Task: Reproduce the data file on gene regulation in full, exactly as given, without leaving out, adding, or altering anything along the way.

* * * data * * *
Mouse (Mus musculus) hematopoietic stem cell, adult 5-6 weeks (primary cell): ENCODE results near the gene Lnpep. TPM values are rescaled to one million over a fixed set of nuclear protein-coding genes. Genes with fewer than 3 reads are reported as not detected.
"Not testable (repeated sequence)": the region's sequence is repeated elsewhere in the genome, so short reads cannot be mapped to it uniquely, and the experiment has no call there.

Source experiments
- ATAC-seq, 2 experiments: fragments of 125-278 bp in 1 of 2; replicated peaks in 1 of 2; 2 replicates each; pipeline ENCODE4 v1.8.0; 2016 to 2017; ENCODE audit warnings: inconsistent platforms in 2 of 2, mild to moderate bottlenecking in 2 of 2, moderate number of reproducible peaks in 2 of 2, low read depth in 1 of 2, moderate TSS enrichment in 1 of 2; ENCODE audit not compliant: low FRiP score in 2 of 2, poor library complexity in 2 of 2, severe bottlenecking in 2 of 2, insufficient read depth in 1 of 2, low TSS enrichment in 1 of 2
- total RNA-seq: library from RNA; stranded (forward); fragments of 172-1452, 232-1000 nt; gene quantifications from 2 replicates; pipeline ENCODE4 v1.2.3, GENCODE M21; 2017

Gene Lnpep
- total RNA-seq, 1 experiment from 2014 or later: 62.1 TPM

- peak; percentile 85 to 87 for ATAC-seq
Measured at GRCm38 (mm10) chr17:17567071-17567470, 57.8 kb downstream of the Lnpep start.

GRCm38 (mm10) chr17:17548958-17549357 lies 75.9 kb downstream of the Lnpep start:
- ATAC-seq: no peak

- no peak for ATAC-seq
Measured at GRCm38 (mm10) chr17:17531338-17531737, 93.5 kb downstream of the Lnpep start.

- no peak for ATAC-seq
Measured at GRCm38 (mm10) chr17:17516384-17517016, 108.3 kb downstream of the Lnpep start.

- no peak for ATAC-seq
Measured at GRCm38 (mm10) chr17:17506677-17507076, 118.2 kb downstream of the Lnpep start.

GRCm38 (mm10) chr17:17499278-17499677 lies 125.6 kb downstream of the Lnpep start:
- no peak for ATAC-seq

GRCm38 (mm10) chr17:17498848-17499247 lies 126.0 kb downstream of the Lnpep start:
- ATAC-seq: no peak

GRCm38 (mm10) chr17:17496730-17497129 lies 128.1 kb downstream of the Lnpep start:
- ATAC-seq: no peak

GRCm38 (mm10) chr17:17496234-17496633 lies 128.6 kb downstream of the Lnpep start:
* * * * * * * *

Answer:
Mouse (Mus musculus) hematopoietic stem cell, adult 5-6 weeks (primary cell): ENCODE results near the gene Lnpep. TPM values are rescaled to one million over a fixed set of nuclear protein-coding genes. Genes with fewer than 3 reads are reported as not detected.
"Not testable (repeated sequence)": the region's sequence is repeated elsewhere in the genome, so short reads cannot be mapped to it uniquely, and the experiment has no call there.

Source experiments
- ATAC-seq, 2 experiments: fragments of 125-278 bp in 1 of 2; replicated peaks in 1 of 2; 2 replicates each; pipeline ENCODE4 v1.8.0; 2016 to 2017; ENCODE audit warnings: inconsistent platforms in 2 of 2, mild to moderate bottlenecking in 2 of 2, moderate number of reproducible peaks in 2 of 2, low read depth in 1 of 2, moderate TSS enrichment in 1 of 2; ENCODE audit not compliant: low FRiP score in 2 of 2, poor library complexity in 2 of 2, severe bottlenecking in 2 of 2, insufficient read depth in 1 of 2, low TSS enrichment in 1 of 2
- total RNA-seq: library from RNA; stranded (forward); fragments of 172-1452, 232-1000 nt; gene quantifications from 2 replicates; pipeline ENCODE4 v1.2.3, GENCODE M21; 2017

Gene Lnpep
- total RNA-seq, 1 experiment from 2014 or later: 62.1 TPM

- peak; percentile 85 to 87 for ATAC-seq
Measured at GRCm38 (mm10) chr17:17567071-17567470, 57.8 kb downstream of the Lnpep start.

GRCm38 (mm10) chr17:17548958-17549357 lies 75.9 kb downstream of the Lnpep start:
- ATAC-seq: no peak

- no peak for ATAC-seq
Measured at GRCm38 (mm10) chr17:17531338-17531737, 93.5 kb downstream of the Lnpep start.

- no peak for ATAC-seq
Measured at GRCm38 (mm10) chr17:17516384-17517016, 108.3 kb downstream of the Lnpep start.

- no peak for ATAC-seq
Measured at GRCm38 (mm10) chr17:17506677-17507076, 118.2 kb downstream of the Lnpep start.

GRCm38 (mm10) chr17:17499278-17499677 lies 125.6 kb downstream of the Lnpep start:
- no peak for ATAC-seq

GRCm38 (mm10) chr17:17498848-17499247 lies 126.0 kb downstream of the Lnpep start:
- ATAC-seq: no peak

GRCm38 (mm10) chr17:17496730-17497129 lies 128.1 kb downstream of the Lnpep start:
- ATAC-seq: no peak

GRCm38 (mm10) chr17:17496234-17496633 lies 128.6 kb downstream of the Lnpep start: